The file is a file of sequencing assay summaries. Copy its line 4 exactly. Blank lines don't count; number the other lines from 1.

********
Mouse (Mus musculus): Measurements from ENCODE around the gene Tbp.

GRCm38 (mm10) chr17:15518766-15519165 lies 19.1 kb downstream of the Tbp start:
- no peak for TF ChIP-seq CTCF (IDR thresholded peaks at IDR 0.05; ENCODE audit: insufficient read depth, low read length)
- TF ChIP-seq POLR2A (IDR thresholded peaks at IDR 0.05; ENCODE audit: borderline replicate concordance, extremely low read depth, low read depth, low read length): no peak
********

- TF ChIP-seq POLR2A (IDR thresholded peaks at IDR 0.05; ENCODE audit: borderline replicate concordance, extremely low read depth, low read depth, low read length): no peak